I’m increasingly working with cameras without an optical viewfinder, including the Fuji XT1 and an Olympus OMD E-M5II (I remain convinced Olympus would double their sales if they came up with a sensible naming system) and although their digital viewfinders are good, they are still lacking compared to the directness of an optical finder. The Fuji is frustrating in not always being ready to take a picture – sometimes the quickest way seems to be to switch it off and on, and while the Olympus is better in this respect, I find its menu system and function buttons etc confusing, and sometimes the camera seems to have a mind of its own, refusing to stay on auto WB or some other setting I’ve made. Nikons just seem easier to keep control of (though they have their quirks.)

Of course if you are going to use Nikon or Canon’s top of the range DSLRs you will be probably be using full-frame (though perversely I often use the D810 at 1.2x or even APS-C) though few of us ever need the full size files. I didn’t consider Micro 4/3 cameras for years, but using the Olympus has rather changed my mind.

Although the name Leica still comes up with one entry, this is the Leica Q, a fixed lens camera rather than a traditional M-series camera. The nearest to that in the list is perhaps the Fuji X-Pro2, and that, along with four relatively compact fixed lens cameras (three from Fuji and the Leica) making the winners does seem to me to be a very high proportion. There are still situations where a relatively small and less obtrusive camera is the best for the job.

Do Not Bend

Wednesday, April 24th, 2019

The film Do Not Bend: The Photographic Life of Bill Jay produced by Grant Scott’s The United Nations of Photography casts an interesting light on photography in the UK in the 1970s at a time when I was just coming into the medium, though so far I’ve only taken a brief look at a few sections of it. The full film is over an hour and a half long, and I hope to have time to watch it all before long – when I may have more to say about it. If you don’t already know something about Bill Jay it would be worth reading the web site above before watching it.

It does contain insights from a number of photographers and others I’ve come across over the years, including a few I got to know fairly well at various times and one who is a good friend I visit regularly, and whose view on it I will be interested to hear.

It has already been shown at a number of screenings here and in the US, but Grant Scott and Tim Pellatt who were the team behind the documentary have now made the film available to view for free on Youtube.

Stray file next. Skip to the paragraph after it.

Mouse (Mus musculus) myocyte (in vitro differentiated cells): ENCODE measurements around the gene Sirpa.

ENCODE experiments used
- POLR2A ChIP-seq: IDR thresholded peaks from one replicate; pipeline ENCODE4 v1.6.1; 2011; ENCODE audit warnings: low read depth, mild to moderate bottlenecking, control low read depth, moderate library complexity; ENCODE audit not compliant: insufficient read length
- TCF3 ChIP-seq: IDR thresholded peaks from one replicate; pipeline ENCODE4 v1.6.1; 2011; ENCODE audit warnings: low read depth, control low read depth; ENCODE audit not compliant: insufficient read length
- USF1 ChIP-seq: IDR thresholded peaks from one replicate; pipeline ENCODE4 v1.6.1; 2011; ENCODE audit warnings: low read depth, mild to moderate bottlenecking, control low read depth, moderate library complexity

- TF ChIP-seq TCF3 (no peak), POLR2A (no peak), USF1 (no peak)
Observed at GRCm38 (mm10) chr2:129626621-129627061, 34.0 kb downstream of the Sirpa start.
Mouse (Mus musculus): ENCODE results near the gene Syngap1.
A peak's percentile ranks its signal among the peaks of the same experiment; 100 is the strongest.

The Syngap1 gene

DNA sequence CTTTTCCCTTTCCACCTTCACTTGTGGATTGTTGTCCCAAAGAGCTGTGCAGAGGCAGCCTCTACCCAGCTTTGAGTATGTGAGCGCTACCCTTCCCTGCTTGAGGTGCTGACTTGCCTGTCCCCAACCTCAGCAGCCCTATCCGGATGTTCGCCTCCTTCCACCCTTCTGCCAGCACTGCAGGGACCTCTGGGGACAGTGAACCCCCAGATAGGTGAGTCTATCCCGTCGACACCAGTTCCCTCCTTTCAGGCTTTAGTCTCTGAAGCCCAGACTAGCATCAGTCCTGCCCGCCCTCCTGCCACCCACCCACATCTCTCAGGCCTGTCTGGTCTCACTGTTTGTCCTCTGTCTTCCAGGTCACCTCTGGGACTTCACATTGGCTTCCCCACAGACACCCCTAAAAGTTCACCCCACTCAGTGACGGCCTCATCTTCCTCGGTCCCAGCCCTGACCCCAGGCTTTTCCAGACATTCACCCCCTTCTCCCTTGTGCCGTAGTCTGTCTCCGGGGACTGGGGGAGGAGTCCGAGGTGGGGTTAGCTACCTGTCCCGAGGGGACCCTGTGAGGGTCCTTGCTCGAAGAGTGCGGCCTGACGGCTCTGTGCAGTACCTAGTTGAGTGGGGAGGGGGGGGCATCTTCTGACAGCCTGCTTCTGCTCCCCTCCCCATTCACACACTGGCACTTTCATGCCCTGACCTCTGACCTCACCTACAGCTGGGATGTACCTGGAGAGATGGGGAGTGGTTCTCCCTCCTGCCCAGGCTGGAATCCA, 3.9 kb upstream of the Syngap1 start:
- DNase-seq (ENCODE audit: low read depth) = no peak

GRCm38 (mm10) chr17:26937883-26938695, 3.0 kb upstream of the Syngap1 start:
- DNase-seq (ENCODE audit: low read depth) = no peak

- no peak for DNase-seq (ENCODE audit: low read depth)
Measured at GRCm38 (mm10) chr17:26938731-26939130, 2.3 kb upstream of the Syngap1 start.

Whaling or a woman?

Tuesday, April 23rd, 2019

I’m not sure why a protest against Japan’s plans to resume commercial whaling should be such a Conservative occasion as this clearly was, with a strong presence from the Conservative Animal Welfare Foundation as well as Boris’s father Stanley Johnson and Tory MEP for the East of England John Flack as speakers.

Animal rights is an issue that cuts across party divides, but the more radical side of the movement including most of those I’ve photographed at protests against the annual slaughter of dolphins at Taiji cove outside the Japanese Embassy seemed to be missing.

I’m clearly not sufficiently aware of the political nature of conservation and animal welfare, and this does appear to have been organised by Conservatives for Conservative conservationists, with no speakers from Labour, Lib-Dem, Green or other parties in Cavendish Square.

But we did see some disgraceful behaviour by some photographers, pushing protesters and other photographers out of their way as they rushed to photograph conservationist and former Tory spin doctor Carrie Symonds, not for anything she had to say, but because she was Boris Johnson’s girlfriend. I try to avoid occasions where the paparazzi are at work, as on this occasion butressing their reputation as the scum of photography.

And unfortunately their rudeness and assaults were rewarded at least by the popular press, whose accounts of the event hardly mentioned whales and were almost entirely illustrated by pictures (some rather poor) of Symonds and gossip about her and Boris. For the media it was about the woman rather than whaling.

Of course I did photograph her too, and did file four of her in the 44 pictures to the agency from the event, rather more than of the others who spoke, and you can see those pictures along with many others at ‘No Whaling’ rally and march.

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There are no adverts on this site and it receives no sponsorship, and I like to keep it that way. But it does take a considerable amount of my time and thought, and if you enjoy reading it, a small donation – perhaps the cost of a beer – would be appreciated.

My London Diary : London Photos : Hull : River Lea/Lee Valley : London’s Industrial Heritage

All photographs on this and my other sites, unless otherwise stated, are taken by and copyright of Peter Marshall, and are available for reproduction or can be bought as prints.

To order prints or reproduce images